Forensic toxicology has always considered Mathieu Joseph Bonaventure Orfila as its founder. While he did make significant contributions, many other figures and events involved in the field’s development are often missed as being crucial to that development. A perfect example of this is the case of Charles Lafarge’s murder trial. Murders by poison were common in the booming and fast-growing city of Paris in the nineteenth century. Fortunately, researching pharmacologists and toxicologists common as well.
As the Dean of the Faculty of Medicine in Paris in the 1830s and 1840s, Mathieu Orfila took an interest in the absorption of poisons and how they affected the body. With the high number of poisonings seen in Europe during the early nineteenth century, specifically by arsenic, toxicology was an essential study needed to solve this problem. Orfila had already made a name for himself at the time with his impressive scientific contributions. As a twenty-year-old eager to learn, he moved from Spain to France to continue his education where it did not take long for him to gain popularity. The publication of his book, Traité des Poisons Tirés des Règnes Minéral, Végétal et Animal, ou Toxicologie Générale (A Treatise on Poisons Found in the Mineral, Vegetable, and Animal Kingdoms, or a General System of Toxicology), in 1814 put his name out there and assisted in creating many interpersonal relationships. The book classifies and includes the traits of favored toxic substances, how they can be used as remedies, and how much of a substance would be lethal. It was the first treatise concerning how bodies absorb and react to various substances and is also considered to be the first forensic toxicology book. Although this was a big step towards modern-day forensic toxicology, it was met with some resistance because of the way Orfila gathered his information. Testing out different poisons on humans will, of course, get you into trouble, so he resorted to animal experimentation. The speculation he received about his experiment’s data did not stop him, though. The journey to understanding how the body absorbs and reacts to poisons was not over yet.1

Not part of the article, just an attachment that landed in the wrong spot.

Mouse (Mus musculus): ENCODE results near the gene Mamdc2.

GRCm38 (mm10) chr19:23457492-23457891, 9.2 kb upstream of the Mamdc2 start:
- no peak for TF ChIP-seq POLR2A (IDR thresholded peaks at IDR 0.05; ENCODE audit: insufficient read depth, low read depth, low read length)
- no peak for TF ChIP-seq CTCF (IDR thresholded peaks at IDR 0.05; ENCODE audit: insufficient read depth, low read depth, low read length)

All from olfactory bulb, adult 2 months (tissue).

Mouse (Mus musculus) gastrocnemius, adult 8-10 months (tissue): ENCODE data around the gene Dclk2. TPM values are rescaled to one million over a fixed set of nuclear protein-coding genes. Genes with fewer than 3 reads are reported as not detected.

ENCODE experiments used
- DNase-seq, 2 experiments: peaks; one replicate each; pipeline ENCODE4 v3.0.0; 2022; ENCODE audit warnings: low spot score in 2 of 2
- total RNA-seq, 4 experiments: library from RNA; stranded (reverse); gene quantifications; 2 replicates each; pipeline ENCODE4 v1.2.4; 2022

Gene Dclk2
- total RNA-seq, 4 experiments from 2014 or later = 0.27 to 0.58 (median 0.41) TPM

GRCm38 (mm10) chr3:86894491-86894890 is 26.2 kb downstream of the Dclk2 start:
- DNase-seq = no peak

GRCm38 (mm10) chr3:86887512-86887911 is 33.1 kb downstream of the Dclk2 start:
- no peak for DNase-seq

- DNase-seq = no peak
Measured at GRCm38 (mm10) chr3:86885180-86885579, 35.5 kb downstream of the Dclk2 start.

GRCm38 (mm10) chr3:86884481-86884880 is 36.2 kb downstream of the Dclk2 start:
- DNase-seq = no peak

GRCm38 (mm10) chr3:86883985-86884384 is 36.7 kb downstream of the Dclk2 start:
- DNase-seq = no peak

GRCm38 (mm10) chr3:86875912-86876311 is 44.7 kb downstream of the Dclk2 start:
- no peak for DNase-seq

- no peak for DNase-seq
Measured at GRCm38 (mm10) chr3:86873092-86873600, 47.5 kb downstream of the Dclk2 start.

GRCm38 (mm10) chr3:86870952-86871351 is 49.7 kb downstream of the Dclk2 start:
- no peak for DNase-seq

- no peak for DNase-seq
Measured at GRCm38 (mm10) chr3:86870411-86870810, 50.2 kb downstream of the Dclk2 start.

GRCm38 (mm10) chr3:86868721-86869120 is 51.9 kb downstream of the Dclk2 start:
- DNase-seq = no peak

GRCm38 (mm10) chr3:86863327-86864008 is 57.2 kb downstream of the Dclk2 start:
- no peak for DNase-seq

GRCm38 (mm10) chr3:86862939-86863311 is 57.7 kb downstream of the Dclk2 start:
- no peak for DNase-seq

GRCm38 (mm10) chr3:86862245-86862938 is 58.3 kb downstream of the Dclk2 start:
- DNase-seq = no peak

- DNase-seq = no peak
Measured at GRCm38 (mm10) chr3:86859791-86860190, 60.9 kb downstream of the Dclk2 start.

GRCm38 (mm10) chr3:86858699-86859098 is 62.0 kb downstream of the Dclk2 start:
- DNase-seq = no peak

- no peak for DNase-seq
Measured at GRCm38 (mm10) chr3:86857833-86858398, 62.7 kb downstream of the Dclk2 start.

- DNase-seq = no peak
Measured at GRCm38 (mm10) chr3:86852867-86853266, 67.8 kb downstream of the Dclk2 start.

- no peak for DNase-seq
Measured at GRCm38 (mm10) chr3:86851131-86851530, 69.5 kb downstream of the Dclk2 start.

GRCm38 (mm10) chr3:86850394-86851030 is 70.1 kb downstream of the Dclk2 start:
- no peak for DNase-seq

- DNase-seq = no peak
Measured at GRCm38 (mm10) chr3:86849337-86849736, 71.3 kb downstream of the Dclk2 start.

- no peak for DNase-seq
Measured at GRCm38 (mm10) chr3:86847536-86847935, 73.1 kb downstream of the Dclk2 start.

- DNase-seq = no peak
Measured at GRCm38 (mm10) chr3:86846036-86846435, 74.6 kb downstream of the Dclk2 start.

In order to deepen his knowledge and understanding of this topic, Orfila turned to other researchers’ work in addition to results from his own experiments and autopsies, to gather more information and methods useful to his research. Luckily for him, he was in the right place to learn plenty of new things from his fellow colleagues. Paris had been recognized as the scientific center at the time, and because of this, there were many scientists, like Orfila, who were conducting research regarding toxicology or chemistry to answer their research questions. Among these scientists was English chemist James Marsh, whose name was not yet well known by many. He became dedicated to creating a new technology that would provide evidence of arsenic’s presence. Its results were displayed in a comprehensible manner for jury members unfamiliar with toxicology and chemistry after failing to do so in the infamous “Bodle Affair”—an 1836 trial where John Bodle was charged with the poisoning of his grandfather and found innocent because of inconclusive evidence supplied by Marsh. Years after being found not guilty, he confessed to his grandfather’s murder and provided more motivation than ever to improve the test for arsenic.2 It was in the Edinburgh Philosophical Journal where an article about the simple and newly published Marsh arsenic test caught the attention of many, including Orfila. This arsenic test aligned perfectly with his studies. So he began experimenting with the test’s apparatus along with other scientists around the globe who had an interest in it.3